In September, the British High Commissioner of the Galilee was murdered, reportedly by the remaining followers of al-Qassam.

Arab terrorism and violent strikes resumed later in 1937. al-Husayni's followers resumed murdering with relish, and there were many massacres of Jews, including 19 in Tiberias (11 children in a nursery burned to death.) In addition, the intra-Arab rivalries between the Husaynis andthe
Nashashibis resumed, and al-Husayni directed a reign of terror from exile against his old enemies as well as against any Arabs who opposed the resumption of the rioting. Many more moderate Arab leaders were cut down.

By the end of the revolt the Arabs were killing more Arabs than Jews, and the British were merciless in their collective punishment of the instigators. Over 5000 Palestinian Arabs were killed in the years 1936-39, mostly by the British. 400 Jews were martyred, many horrifically
. For a short while the terrorists managed to expel all the Jews from Jerusalem.

Arabs who had the means fled Palestine in droves
during the terror, so that more Arabs left Palestine in 1938 than arrived.

Economically, the Arab boycott that accompanied the strike did not hurt the Jews at all.
The revolt resulted in the Jewish economy of Palestine disengaging from the Arab economy. The Arab economy was always more dependent on the Jews than vice versa, but the riots meant that Jews created an entirely independent economy of their own. It was during this time period that the Jews opened up a port in Tel Aviv instead of using the Arab seaport at Jaffa.

There are two yardsticks that can be used to measure the effectiveness of the Arab riots of 1936-39.

From the Western perspective, assuming that the Palestinian Arabs were acting out of nationalistic interest, the riots were an unmitigated disaster. They didn't hurt the Jewish economy but they did hurt their own; their moderate leaders fled to neighboring countries and they no longer had even radical unifying leadership. Thousands of Arabs were dead. The British support for Arab nationalism was hurt badly. Their infighting made them look like barbarians to the world at large as well as the rest of the Arab world.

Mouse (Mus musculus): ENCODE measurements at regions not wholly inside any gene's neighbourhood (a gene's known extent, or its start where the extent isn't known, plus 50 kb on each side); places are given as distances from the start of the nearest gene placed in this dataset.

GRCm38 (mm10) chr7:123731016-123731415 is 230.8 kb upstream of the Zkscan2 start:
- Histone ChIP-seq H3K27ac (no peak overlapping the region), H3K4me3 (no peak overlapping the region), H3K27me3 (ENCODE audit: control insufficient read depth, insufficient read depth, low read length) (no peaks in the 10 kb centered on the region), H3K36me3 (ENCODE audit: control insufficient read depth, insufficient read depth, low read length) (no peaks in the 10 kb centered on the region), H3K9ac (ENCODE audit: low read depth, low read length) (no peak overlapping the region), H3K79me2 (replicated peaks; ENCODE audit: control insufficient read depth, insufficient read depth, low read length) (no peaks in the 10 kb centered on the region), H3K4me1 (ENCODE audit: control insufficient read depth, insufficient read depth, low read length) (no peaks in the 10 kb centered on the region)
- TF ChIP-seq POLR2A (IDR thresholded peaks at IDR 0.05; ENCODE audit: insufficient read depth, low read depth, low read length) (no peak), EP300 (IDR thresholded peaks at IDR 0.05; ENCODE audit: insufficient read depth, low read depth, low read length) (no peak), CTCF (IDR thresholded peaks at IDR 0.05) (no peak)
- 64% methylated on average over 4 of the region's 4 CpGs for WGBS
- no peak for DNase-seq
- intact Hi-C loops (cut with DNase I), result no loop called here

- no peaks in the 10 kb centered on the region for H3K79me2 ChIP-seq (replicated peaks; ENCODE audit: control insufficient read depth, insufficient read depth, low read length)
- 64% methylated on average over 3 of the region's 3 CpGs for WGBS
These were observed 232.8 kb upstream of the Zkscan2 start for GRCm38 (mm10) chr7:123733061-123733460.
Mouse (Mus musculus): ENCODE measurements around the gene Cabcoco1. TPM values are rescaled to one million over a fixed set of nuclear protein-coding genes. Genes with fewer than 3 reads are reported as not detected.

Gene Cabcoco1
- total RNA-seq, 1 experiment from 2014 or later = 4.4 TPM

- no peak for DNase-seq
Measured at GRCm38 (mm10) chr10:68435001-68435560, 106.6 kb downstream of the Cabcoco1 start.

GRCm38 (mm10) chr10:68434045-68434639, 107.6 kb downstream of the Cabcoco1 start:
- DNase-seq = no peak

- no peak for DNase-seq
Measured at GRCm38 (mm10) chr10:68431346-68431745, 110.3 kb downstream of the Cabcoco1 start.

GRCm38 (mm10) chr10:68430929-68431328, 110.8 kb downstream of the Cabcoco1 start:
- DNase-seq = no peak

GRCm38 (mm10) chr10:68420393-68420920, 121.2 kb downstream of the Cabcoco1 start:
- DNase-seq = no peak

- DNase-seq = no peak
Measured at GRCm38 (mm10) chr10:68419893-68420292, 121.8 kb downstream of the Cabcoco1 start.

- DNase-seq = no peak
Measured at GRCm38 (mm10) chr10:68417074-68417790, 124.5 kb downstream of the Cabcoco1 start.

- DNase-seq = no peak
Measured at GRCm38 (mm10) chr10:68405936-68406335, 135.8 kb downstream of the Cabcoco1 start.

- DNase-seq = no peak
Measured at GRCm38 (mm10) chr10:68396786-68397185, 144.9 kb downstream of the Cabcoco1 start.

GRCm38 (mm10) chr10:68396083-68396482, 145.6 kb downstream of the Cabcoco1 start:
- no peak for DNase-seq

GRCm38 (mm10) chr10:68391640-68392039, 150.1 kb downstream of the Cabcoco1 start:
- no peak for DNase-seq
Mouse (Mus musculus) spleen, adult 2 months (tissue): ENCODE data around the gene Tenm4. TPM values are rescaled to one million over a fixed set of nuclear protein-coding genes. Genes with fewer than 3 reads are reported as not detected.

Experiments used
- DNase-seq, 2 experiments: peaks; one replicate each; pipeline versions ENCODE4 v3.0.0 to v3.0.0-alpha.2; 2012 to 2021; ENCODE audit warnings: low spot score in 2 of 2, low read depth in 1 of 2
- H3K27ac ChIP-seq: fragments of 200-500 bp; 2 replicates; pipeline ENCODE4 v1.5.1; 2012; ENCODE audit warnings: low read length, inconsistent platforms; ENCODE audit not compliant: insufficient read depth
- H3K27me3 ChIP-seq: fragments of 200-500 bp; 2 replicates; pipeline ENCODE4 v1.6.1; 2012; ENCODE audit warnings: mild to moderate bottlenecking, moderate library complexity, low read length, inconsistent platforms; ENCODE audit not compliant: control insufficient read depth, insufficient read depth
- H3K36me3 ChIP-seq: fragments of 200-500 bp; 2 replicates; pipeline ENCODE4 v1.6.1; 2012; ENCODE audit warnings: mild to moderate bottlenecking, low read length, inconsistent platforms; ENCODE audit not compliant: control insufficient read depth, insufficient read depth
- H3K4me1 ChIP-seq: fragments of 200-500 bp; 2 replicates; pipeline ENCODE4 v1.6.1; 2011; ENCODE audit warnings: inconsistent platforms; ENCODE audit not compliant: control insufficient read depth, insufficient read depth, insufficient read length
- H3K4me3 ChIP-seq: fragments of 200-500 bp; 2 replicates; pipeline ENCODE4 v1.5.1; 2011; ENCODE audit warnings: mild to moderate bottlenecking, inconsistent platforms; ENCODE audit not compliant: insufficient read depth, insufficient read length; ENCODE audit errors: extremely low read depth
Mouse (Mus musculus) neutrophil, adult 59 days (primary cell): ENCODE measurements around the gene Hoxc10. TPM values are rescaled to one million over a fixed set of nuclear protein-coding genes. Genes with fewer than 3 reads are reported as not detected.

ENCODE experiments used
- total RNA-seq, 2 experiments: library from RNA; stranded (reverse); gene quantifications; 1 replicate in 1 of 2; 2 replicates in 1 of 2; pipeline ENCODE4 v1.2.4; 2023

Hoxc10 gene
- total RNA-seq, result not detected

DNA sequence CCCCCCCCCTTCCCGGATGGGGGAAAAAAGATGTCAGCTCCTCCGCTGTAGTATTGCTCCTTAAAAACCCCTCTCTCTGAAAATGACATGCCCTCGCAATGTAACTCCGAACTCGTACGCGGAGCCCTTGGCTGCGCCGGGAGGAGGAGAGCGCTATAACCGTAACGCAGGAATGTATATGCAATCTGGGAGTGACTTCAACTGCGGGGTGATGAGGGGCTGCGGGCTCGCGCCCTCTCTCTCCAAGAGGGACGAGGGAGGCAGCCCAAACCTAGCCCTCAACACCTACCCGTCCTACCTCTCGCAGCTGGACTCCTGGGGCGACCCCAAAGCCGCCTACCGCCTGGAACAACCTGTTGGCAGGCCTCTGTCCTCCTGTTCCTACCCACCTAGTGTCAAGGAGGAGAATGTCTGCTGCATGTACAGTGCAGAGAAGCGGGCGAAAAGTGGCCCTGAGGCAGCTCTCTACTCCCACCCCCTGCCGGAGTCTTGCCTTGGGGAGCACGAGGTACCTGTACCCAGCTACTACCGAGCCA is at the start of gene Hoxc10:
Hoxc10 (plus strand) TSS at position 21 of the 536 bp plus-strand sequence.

Yet Palestinian Arab histories regard this as "The Great Revolt." Sympathetic Westerners
have romantic notions of this uprising. It is regarded as a source of pride by most Palestinian Arabs today. How can this be?

The answer is that the Western yardstick is not the only measure of success. Remember that there were two major goals of the revolt - to stop legal Jewish land purchases in Palestine and to stop Jewish immigration. In the aftermath of the riots, the British issued their notorious White Paper of 1939 that indeed largely rewarded the Arab terror with those exact wished - severely limiting immigration and the ability of Jews to buy land. Because of the White Paper, hundreds of thousands of European Jews who could have been saved were burned in Hitler's ovens.

The Palestinian Arabs at the time had little real interest in nationalism. They didn't expend effort to build a state, to build an economy, to build a culture. The goals of the "Great Revolt" was simply to stop a Jewish state from being born, not to build an Arab state. The organizers of the riots intended to drive the Jews out of the area. From that perspective, the "Great Revolt" was largely successful - caused the spineless British to cave in to terror and give in to the initial demands of al-Husayni and his henchmen.

The entire Arab-Jewish conflict can be looked at from the prism of Arab nationalism or from the perspective of Arab anti-semitism. Only one of these categories fits in with the known facts.